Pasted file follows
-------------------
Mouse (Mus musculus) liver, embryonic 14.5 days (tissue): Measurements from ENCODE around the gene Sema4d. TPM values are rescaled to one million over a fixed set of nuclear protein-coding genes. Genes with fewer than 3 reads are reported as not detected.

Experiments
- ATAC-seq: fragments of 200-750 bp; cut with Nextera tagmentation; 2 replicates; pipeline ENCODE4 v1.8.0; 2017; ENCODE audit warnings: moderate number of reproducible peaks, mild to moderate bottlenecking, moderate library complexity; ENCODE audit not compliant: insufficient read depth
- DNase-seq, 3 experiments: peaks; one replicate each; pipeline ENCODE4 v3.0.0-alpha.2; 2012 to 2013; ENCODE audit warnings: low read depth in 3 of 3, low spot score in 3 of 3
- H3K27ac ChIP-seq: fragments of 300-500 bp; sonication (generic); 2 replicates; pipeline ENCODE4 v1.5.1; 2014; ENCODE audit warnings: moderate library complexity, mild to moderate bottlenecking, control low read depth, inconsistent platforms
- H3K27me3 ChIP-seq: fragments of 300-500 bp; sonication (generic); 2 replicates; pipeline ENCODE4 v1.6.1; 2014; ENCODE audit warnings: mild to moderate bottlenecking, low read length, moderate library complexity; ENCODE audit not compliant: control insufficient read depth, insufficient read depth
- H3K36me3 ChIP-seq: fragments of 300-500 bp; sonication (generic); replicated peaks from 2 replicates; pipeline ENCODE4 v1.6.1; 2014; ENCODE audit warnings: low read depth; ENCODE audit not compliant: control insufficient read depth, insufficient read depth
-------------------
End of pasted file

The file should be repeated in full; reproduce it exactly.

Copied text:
Mouse (Mus musculus) liver, embryonic 14.5 days (tissue): Measurements from ENCODE around the gene Sema4d. TPM values are rescaled to one million over a fixed set of nuclear protein-coding genes. Genes with fewer than 3 reads are reported as not detected.

Experiments
- ATAC-seq: fragments of 200-750 bp; cut with Nextera tagmentation; 2 replicates; pipeline ENCODE4 v1.8.0; 2017; ENCODE audit warnings: moderate number of reproducible peaks, mild to moderate bottlenecking, moderate library complexity; ENCODE audit not compliant: insufficient read depth
- DNase-seq, 3 experiments: peaks; one replicate each; pipeline ENCODE4 v3.0.0-alpha.2; 2012 to 2013; ENCODE audit warnings: low read depth in 3 of 3, low spot score in 3 of 3
- H3K27ac ChIP-seq: fragments of 300-500 bp; sonication (generic); 2 replicates; pipeline ENCODE4 v1.5.1; 2014; ENCODE audit warnings: moderate library complexity, mild to moderate bottlenecking, control low read depth, inconsistent platforms
- H3K27me3 ChIP-seq: fragments of 300-500 bp; sonication (generic); 2 replicates; pipeline ENCODE4 v1.6.1; 2014; ENCODE audit warnings: mild to moderate bottlenecking, low read length, moderate library complexity; ENCODE audit not compliant: control insufficient read depth, insufficient read depth
- H3K36me3 ChIP-seq: fragments of 300-500 bp; sonication (generic); replicated peaks from 2 replicates; pipeline ENCODE4 v1.6.1; 2014; ENCODE audit warnings: low read depth; ENCODE audit not compliant: control insufficient read depth, insufficient read depth